My research supervisor is a quite strict person who constantly criticizes me for my faults (such as slow progress, or always asking others for help on programming issues).

I don't blame him being a bit too strict with me, because anyway supervisor is here to supervise and give constructive suggestion. I really learn from his lessons for me. In fact, I am very grateful for him being willing to teach me some lessons. His comments are always very helpful.

During the last meeting, he seemed not very satisfied and happy with my progress. I have previously told him about my plan of submitting a paper in November. It seems that he thought this kind of slow progress would fail the aim in the end.

At the end of meeting, after criticizing me for asking others for help too much instead of solving the problems myself, he decided to schedule the originally weekly meeting to two weeks later.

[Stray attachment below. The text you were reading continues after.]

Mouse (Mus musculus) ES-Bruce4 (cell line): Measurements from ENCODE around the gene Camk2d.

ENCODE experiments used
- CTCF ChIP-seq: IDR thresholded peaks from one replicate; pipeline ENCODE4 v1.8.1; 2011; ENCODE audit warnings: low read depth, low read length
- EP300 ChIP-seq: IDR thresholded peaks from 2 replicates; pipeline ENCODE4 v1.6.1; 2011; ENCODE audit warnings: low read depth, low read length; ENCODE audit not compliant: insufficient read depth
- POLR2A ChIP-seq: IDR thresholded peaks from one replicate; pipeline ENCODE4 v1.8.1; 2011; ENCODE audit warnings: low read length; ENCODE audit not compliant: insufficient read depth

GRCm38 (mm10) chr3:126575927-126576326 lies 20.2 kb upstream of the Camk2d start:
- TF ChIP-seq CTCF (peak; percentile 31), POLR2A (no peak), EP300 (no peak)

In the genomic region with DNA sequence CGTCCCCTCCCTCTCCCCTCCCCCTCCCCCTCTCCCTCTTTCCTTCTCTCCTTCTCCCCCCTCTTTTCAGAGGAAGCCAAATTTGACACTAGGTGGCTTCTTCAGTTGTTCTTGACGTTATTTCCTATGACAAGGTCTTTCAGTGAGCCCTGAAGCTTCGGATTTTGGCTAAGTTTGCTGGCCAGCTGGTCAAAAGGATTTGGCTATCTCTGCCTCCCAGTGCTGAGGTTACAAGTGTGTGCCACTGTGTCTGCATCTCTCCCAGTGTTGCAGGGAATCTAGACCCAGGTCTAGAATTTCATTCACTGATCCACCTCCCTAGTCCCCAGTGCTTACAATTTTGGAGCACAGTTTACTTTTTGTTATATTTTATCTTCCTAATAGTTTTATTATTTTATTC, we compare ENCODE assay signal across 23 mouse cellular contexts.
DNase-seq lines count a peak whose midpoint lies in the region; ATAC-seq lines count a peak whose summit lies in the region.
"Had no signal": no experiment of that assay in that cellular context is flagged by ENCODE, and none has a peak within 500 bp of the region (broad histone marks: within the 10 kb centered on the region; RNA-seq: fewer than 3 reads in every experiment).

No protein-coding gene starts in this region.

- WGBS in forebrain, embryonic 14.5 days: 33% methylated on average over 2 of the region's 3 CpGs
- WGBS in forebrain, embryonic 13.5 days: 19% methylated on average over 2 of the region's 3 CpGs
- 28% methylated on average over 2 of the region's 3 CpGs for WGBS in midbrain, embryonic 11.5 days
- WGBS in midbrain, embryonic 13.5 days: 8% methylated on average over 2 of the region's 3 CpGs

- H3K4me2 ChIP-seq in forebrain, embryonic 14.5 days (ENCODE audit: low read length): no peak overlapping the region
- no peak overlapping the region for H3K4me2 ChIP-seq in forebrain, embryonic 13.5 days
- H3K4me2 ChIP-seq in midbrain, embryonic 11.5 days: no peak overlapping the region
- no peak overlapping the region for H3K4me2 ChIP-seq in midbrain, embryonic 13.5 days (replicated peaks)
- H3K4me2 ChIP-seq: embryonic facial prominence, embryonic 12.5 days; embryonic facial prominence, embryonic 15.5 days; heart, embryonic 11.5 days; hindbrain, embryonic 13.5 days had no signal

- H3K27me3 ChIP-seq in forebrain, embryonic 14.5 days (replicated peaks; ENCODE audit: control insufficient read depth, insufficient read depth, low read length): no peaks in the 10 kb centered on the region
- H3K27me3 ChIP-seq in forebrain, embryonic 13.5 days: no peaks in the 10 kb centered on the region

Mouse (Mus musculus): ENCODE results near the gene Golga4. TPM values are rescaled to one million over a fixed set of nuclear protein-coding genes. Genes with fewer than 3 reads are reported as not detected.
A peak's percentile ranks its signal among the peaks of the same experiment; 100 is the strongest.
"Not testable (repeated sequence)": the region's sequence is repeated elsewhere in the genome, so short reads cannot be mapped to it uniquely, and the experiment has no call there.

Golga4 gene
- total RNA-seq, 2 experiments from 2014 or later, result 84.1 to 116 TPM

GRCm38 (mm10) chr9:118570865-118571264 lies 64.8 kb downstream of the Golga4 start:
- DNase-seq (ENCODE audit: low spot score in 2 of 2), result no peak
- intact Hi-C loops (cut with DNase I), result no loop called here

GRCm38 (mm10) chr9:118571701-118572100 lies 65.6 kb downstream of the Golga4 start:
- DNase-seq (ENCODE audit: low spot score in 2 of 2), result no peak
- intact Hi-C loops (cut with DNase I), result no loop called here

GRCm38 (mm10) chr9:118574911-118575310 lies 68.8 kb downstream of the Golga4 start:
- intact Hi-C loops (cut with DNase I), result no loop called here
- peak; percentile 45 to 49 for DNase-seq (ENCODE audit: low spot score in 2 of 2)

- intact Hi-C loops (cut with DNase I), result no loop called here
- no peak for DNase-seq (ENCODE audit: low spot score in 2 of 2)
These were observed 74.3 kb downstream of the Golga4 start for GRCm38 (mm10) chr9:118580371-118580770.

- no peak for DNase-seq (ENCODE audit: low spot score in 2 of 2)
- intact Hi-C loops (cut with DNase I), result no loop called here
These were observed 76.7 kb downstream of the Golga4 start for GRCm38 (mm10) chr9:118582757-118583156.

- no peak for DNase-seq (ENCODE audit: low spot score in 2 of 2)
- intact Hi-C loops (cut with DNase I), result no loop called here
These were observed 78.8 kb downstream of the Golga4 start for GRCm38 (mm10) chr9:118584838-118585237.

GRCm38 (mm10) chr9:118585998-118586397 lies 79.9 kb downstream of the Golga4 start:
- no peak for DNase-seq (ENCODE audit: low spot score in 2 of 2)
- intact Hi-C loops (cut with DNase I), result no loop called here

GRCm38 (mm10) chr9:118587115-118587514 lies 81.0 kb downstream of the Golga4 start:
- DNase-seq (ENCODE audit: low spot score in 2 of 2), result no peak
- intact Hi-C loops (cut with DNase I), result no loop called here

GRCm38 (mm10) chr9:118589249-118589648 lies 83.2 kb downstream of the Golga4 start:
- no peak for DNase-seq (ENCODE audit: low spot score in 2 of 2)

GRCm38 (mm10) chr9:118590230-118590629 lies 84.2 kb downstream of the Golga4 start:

Obviously, I am quite worried as the submission deadline is just in November. Given my poor performance, I have no right to suggest getting the meeting every week.

It seems that my research indeed gets stuck here. I kinda need the supervisors' advice to move on. What may I do to save this situation?

  • 1
    It sounds like your advisor wants you to figure stuff out on your own. So, maybe you don't need his advice to move on!
    – JeffE
    Aug 16, 2013 at 4:32
  • @JeffE yeah, exactly! He really wants me to do everything on my own. It is a really training challenge, but sometimes I am really directionless. FYI, I am only an undergraduate who aims to apply for a PhD program in the future. Aug 16, 2013 at 4:34
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    @perfectionm1ng It might be worth asking yourself if you are satisfied with such a relation with your supervisor and why. You do not need to submit to a dictator to become a scientist. Better open your eyes while you have space to manouver.
    – user7116
    Aug 16, 2013 at 6:12
  • 1
    You are lucky that at least he has scheduled bi-weekly meetings with you. I know some other unlucky folks who meet with their advisers once a month !
    – Shion
    Aug 18, 2013 at 16:17
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    Wait, he's criticizing an undergrad for asking help with programming issues? I hope he realizes you're an undergrad and not some seasoned researcher. IMO, it's great you're seeking help. Part of research is know how to get out of a tough spot fast. Kudos to you!
    – gokul_uf
    Aug 16, 2017 at 21:01

3 Answers 3